Teaching journalism students how to cover violence, victims and trauma.
How important is it to teach students how to cover violence? How much attention do journalism programs give to trauma? Who teaches such courses? Which educators see themselves as qualified to teach them?
The vast majority of instructors agreed that teaching students how to cover violence and trauma is important for journalism programs.
Three-quarters of surveyed educators believed journalism and media studies programs should teach students how to cover violence, victims, and trauma.
The majority (62%) of educators participating in the survey said the topic of covering trauma received little or no attention in their program.
The courses most likely to include instruction about trauma journalism were (in descending order): Journalism ethics, advanced news writing & reporting, news writing & reporting, broadcast reporting, and photojournalism.
The courses least likely to include instruction about trauma journalism were: Graphic design, advanced news editing, commentary & editorial writing, feature writing, TV production, news editing, and online journalism.
Trauma journalism classes ignored key topics
When educators taught students how to cover trauma and violence, the topics commonly covered were:
Interviewing victims/survivors and their families, covering natural disasters, covering homicide, covering rape/sexual assault, reporting accidental deaths, covering conflicts and war, and covering suicide.
The topics least commonly covered were:
Dealing with PTSD, covering drug abuse/addiction and drug related violence, being a first responder to an accident or crime scene, dealing with trauma and stress reactions, covering child abuse, covering domestic violence, risks and self care for journalists, covering political violence and terrorism.
Prior journalism experience influenced how likely educators were to teach students about covering trauma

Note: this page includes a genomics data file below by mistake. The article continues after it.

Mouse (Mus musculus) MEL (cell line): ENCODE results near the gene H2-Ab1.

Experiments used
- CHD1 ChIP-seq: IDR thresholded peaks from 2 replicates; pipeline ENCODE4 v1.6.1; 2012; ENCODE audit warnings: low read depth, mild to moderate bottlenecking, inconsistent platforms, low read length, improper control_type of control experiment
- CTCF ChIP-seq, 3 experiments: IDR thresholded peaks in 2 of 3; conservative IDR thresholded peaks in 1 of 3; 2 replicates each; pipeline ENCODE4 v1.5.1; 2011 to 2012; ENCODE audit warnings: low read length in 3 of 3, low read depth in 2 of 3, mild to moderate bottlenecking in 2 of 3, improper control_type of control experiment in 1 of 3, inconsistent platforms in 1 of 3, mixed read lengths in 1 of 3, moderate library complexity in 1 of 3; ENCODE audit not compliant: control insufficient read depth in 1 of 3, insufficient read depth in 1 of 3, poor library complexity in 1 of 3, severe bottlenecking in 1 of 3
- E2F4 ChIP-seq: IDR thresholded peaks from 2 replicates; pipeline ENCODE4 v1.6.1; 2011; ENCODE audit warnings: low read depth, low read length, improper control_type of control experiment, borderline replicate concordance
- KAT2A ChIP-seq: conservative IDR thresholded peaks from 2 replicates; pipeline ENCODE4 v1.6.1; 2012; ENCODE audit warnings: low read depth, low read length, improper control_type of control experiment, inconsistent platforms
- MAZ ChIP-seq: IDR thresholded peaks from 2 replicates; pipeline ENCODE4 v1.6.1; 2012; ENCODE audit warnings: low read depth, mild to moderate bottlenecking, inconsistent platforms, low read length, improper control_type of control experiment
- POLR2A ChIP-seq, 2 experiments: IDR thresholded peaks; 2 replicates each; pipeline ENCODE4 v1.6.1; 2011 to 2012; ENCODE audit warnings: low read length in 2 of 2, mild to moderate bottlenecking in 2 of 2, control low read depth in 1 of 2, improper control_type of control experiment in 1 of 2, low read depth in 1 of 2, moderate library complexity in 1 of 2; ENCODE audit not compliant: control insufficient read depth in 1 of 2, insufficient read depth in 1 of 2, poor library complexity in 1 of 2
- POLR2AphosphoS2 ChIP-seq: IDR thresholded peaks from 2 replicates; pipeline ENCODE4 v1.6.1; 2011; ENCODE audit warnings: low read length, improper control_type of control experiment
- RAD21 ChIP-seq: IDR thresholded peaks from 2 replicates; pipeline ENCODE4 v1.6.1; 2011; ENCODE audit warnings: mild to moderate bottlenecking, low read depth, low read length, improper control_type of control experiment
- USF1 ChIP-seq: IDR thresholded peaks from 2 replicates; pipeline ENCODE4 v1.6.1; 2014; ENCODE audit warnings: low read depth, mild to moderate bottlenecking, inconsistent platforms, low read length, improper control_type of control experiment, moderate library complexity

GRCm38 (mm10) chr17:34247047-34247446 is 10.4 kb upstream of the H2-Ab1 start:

The more journalism experience instructors have had and the more experience covering trauma, the more likely they were to have taught one or more trauma subtopics, especially how to interview victims/survivors and their families, how to cover homicide, how to report on accidental deaths, and what the risks are and what self care should be for journalists.
Academic background also influenced how likely educators were to teach trauma journalism and how likely were they to consider it important
Instructors with degrees in law were most likely to have included trauma journalism instruction in their courses, followed by those with degrees in media studies, political science, journalism, and education.
Instructors with degrees in public relations/marketing were least likely to have taught trauma journalism, followed by instructors with degrees in communication, history, mass communication, and English/literature.
Not all educators saw themselves equally qualified to teach students how to cover violence and trauma
The more experience instructors have had as former journalists and the more experience they had covering trauma, the more likely they were interested in trauma journalism, and the more likely they saw themselves qualified to teach it.
Instructors with degrees in history were most likely to view themselves qualified to teach trauma journalism courses, followed by those with degrees in law, journalism, political science, and education.
Those with degrees in communication were least likely to view themselves qualified to teach trauma journalism, followed by the disciplines of public relations/marketing, mass communication, media studies, and English/literature.